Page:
LAS VEGAS (KLAS) — There are goats, miniature horses, pot-bellied pigs, emus and an ostrich. Desert tortoises, burros, koi fish, turkeys, and you might even spot a llama on the pen out back. But mostly, there are parrots.
A walk through Gilcrease Nature Sanctuary will put a smile on your face.
Manager Jennifer Langford volunteered for 15 months before taking over operations three months ago. She wants more people to know about the place, located in the northwest valley at 8103 Racel St., just east of Durango Road.
“I just feel like this is a very serene place. You don’t feel like you’re in Vegas when you’re here. I would say 90% of Vegas doesn’t even know that we’re here,” she said.
She said cockatoos are the most common animal at the sanctuary — a “forever home” for abused, neglected or abandoned animals of all sorts.
“Cockatoos are like having a 2- to 3-year-old for 80 years. They’re very loud, they’re destructive, and there’s a lot that goes into their care that people really don’t do the research before they get one,” Langford said. She introduced Ray-Ray, the sanctuary’s “ambassador bird” that gets out for visits and events.
“She’s just super sweet. One of our super sweet babies who loves snuggles and loves,” Langford said.
Polly Pocket, a 5-year-old Nigerian dwarf goat, also gets a lot of love from visitors. About a dozen fun-loving goats romp around a pen in the center of the sanctuary.
But there’s plenty of work to go with the play. Langford is preparing for a fall festival on Saturday, Oct. 28, from 9 a.m. to 2 p.m., welcoming visitors for half price ($5) to help get the word out about this special place. Kids under 3 years will be admitted free. Trick-or-treating, animal encounters, games and snacks are planned. Kids are encouraged to wear costumes.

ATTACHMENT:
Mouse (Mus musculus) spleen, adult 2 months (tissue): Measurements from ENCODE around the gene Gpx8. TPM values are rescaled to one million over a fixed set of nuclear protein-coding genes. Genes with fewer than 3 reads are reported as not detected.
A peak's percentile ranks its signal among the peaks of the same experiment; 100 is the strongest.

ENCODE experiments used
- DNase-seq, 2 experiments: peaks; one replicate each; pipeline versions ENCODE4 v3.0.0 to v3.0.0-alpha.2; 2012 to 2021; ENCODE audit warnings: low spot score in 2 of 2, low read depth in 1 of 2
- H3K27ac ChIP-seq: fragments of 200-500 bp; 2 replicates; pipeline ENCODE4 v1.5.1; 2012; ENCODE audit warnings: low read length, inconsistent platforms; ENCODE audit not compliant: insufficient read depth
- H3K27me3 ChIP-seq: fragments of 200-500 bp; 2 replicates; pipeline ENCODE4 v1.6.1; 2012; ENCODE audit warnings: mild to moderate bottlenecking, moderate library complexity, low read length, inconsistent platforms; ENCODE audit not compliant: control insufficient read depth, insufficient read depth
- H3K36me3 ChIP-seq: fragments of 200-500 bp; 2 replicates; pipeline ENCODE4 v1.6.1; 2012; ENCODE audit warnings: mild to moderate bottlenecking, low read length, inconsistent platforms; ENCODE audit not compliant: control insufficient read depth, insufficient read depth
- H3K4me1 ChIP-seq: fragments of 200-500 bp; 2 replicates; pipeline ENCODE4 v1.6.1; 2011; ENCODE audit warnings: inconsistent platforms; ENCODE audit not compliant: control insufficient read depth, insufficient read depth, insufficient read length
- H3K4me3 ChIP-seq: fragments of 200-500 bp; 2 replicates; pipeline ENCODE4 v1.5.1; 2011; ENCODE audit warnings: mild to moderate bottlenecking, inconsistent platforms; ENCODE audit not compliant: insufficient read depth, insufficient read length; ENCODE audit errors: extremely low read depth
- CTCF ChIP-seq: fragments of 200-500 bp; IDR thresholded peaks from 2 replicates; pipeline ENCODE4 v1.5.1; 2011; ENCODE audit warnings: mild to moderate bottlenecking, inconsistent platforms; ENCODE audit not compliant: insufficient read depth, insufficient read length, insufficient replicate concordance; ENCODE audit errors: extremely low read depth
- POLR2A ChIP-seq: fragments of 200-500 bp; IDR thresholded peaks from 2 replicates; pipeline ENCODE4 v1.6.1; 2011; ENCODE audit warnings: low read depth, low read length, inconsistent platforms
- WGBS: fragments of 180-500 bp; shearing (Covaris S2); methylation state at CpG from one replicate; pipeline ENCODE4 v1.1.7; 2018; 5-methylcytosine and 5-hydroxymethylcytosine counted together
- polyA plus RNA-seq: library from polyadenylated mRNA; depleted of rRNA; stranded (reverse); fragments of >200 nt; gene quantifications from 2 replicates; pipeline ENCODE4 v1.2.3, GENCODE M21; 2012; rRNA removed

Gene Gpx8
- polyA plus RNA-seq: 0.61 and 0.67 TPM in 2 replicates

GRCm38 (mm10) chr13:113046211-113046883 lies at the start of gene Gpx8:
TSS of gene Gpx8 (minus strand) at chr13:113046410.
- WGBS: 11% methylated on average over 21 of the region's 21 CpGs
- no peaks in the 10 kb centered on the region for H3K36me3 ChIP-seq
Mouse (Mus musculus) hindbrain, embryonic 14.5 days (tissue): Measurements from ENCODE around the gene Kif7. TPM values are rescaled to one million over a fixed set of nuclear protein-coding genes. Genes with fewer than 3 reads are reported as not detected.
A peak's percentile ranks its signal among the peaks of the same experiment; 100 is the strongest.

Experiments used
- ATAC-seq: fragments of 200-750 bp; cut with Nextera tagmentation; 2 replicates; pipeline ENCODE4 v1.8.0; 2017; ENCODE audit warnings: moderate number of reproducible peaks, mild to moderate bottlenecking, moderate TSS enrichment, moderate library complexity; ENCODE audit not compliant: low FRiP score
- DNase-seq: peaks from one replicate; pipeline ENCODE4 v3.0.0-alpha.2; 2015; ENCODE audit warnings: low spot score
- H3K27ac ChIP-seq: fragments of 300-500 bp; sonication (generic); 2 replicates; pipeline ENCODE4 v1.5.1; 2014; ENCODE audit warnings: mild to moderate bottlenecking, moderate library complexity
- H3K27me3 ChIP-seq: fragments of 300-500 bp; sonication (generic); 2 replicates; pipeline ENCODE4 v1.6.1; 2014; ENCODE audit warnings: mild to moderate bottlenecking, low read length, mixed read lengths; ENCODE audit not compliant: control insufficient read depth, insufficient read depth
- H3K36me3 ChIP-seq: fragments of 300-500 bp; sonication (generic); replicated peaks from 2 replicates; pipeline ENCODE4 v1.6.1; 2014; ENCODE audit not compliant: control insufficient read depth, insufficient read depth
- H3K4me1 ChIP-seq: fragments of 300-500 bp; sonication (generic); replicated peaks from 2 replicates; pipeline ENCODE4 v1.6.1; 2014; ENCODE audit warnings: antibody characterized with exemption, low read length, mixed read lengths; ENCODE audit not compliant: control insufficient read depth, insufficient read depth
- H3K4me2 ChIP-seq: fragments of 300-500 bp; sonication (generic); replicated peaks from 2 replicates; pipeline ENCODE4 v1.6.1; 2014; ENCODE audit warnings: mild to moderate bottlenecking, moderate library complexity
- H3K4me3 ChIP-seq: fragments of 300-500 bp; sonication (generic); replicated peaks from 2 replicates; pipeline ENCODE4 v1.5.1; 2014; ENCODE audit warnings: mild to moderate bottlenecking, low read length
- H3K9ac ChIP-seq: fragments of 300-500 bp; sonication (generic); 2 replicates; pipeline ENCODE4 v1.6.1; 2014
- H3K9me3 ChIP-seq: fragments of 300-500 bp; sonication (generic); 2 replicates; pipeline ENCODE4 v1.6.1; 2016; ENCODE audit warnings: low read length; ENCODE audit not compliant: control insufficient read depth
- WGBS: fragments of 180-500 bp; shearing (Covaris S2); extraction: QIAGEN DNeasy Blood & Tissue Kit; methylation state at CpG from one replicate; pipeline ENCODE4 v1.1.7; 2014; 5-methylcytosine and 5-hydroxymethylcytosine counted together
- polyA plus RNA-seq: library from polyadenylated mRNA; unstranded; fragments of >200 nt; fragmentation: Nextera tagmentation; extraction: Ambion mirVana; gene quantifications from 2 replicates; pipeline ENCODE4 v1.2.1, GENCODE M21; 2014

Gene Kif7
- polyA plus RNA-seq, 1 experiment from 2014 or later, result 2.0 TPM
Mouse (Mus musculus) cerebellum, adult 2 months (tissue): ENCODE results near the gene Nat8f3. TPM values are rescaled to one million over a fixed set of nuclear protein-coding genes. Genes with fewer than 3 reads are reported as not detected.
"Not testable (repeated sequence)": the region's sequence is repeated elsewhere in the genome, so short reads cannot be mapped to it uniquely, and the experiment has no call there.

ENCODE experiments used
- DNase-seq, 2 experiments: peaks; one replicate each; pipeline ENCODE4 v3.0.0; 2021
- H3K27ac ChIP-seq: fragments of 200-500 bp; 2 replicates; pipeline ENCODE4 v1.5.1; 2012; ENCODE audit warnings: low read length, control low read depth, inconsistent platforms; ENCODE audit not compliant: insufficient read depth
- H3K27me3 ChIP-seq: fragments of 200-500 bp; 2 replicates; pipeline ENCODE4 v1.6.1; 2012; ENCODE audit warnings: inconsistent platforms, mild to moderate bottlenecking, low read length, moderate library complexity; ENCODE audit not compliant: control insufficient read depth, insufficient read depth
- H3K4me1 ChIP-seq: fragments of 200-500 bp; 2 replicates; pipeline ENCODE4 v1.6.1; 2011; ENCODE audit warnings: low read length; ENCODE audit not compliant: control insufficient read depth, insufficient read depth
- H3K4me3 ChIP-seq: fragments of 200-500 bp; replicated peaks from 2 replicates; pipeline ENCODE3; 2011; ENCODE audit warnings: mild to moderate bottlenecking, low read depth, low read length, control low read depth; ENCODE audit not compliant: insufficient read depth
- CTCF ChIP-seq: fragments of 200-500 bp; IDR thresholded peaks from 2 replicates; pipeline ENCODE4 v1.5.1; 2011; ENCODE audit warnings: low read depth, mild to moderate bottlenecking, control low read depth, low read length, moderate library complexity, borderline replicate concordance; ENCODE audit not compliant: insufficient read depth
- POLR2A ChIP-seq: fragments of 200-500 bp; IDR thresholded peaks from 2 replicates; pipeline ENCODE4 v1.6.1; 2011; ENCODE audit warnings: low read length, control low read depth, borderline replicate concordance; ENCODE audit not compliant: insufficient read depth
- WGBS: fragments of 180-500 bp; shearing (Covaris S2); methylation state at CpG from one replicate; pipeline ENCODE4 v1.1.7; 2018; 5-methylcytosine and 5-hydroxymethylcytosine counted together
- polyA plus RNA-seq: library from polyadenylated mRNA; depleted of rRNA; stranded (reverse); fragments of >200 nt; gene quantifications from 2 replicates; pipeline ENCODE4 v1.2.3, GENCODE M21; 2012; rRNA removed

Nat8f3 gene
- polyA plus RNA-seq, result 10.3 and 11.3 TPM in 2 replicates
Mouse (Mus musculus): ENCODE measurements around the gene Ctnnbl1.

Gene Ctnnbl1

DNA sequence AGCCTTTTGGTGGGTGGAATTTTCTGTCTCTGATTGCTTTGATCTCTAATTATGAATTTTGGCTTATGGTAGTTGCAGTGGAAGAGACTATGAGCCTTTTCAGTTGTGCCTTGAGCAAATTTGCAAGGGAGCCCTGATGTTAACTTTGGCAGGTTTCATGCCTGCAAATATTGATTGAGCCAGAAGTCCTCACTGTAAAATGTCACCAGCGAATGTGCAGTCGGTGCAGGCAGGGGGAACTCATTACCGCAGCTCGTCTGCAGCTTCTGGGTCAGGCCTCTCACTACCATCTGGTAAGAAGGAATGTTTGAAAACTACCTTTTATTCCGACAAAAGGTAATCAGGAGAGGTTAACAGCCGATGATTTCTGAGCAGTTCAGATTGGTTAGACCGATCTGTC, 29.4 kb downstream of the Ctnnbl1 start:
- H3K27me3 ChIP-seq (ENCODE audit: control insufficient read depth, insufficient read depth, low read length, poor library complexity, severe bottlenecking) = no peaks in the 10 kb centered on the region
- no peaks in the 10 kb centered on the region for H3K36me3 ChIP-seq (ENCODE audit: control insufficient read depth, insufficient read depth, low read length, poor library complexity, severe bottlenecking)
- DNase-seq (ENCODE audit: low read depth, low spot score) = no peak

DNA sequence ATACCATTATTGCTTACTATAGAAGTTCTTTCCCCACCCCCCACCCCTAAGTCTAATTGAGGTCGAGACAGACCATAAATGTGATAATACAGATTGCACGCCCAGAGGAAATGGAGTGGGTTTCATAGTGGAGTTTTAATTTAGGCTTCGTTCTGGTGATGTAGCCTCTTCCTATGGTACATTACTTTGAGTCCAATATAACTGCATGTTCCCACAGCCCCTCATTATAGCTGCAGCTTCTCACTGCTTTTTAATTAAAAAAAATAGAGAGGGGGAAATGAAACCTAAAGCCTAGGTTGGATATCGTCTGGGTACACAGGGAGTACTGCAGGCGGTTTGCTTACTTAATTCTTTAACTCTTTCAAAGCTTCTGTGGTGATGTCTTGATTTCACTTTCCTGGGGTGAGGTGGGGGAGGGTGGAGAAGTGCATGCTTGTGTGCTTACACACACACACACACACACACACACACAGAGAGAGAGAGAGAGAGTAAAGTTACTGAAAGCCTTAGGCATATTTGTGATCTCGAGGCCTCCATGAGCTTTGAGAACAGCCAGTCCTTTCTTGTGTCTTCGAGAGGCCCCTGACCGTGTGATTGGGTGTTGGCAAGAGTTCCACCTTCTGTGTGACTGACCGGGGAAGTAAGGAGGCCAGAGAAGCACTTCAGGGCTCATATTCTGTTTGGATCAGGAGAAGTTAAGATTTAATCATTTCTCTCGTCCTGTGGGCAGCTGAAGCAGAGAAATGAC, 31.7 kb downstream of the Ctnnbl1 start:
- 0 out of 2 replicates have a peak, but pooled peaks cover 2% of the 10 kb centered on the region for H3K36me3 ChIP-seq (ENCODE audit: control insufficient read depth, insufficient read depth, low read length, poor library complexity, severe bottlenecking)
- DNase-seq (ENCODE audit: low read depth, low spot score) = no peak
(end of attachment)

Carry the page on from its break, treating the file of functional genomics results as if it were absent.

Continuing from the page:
Proceeds from the event will raise funds to build a new enclosure for some of the animals — and possibly lead to a steady flow of visitors as people discover everything the sanctuary has to offer.
The sanctuary offers special rates for school field trips. Part of the message the sanctuary delivers is responsible pet ownership.
On a recent visit, two visitors said the ostrich and the emus were their favorites. Anna and Cameron marveled at the animals’ feet and noted the similarities to long-extinct dinosaurs.
“We were just looking it up and they’re like — not sure if it’s correct — but they’re like very close to velociraptors,” Anna said. “They look like dinosaurs. It was really cool to see them that close.”
Another visitor, Marianne, had been to Gilcrease before and was back to see the goats. She got an up-close introduction as Langford showed her how they like to be petted.
Langford is always looking for partners, whether it’s for building supplies or resources to help feed the animals.
“I just want people to be able to come, spend the day with the animals, bring your lunch. We have picnic tables, we have interactions with the animals. We just want Vegas to know that there are opportunities here to be a part of our program,” Langford said.
Gilcrease Nature Sanctuary is open Wednesday through Sunday from 9 a.m. to 2:30 p.m. The sanctuary normally charges $10 admission, with individual and family memberships available.